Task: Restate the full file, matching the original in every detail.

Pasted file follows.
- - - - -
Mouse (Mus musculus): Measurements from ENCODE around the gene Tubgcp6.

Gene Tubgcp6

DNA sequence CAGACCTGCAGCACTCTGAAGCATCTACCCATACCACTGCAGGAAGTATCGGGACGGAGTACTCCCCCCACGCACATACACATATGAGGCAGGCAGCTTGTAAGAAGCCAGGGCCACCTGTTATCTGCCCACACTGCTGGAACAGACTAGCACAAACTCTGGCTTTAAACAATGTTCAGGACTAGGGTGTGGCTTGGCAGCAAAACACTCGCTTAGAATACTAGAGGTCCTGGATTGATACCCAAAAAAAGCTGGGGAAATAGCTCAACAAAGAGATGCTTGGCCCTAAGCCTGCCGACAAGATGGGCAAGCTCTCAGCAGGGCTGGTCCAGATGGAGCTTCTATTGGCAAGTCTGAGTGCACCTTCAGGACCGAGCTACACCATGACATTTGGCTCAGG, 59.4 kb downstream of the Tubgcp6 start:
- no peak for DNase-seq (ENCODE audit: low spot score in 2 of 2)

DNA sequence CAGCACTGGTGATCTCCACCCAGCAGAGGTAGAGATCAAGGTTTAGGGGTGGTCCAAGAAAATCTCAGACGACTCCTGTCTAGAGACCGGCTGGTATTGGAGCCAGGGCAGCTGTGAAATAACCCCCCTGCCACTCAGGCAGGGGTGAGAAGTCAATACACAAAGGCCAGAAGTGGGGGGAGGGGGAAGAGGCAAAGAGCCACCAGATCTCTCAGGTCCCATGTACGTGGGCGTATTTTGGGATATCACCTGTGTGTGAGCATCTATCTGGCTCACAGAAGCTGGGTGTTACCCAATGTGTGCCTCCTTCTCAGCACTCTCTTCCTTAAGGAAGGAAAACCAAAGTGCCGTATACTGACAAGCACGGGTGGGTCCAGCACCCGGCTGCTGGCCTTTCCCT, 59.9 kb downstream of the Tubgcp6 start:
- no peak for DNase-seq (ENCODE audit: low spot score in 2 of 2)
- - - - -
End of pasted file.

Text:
Mouse (Mus musculus): Measurements from ENCODE around the gene Tubgcp6.

Gene Tubgcp6

DNA sequence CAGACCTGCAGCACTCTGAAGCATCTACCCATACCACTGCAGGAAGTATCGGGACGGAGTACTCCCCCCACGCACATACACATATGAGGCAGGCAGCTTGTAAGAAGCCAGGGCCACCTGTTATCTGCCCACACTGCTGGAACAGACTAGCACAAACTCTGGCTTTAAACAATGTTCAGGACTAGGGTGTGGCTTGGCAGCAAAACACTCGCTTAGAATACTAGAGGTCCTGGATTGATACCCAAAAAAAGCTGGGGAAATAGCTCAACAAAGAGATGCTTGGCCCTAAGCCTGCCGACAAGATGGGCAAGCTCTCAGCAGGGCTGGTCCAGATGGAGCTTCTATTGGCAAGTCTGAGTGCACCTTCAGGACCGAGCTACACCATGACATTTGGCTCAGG, 59.4 kb downstream of the Tubgcp6 start:
- no peak for DNase-seq (ENCODE audit: low spot score in 2 of 2)

DNA sequence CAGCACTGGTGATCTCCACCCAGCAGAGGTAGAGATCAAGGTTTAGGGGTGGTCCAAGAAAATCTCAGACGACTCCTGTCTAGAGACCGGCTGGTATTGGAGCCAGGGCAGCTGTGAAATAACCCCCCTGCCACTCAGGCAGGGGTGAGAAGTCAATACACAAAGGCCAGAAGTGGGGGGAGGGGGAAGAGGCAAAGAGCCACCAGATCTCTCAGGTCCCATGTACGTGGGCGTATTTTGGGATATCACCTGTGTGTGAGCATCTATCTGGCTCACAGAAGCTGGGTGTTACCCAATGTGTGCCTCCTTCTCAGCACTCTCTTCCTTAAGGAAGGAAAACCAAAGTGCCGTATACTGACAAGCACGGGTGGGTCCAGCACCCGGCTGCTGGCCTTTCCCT, 59.9 kb downstream of the Tubgcp6 start:
- no peak for DNase-seq (ENCODE audit: low spot score in 2 of 2)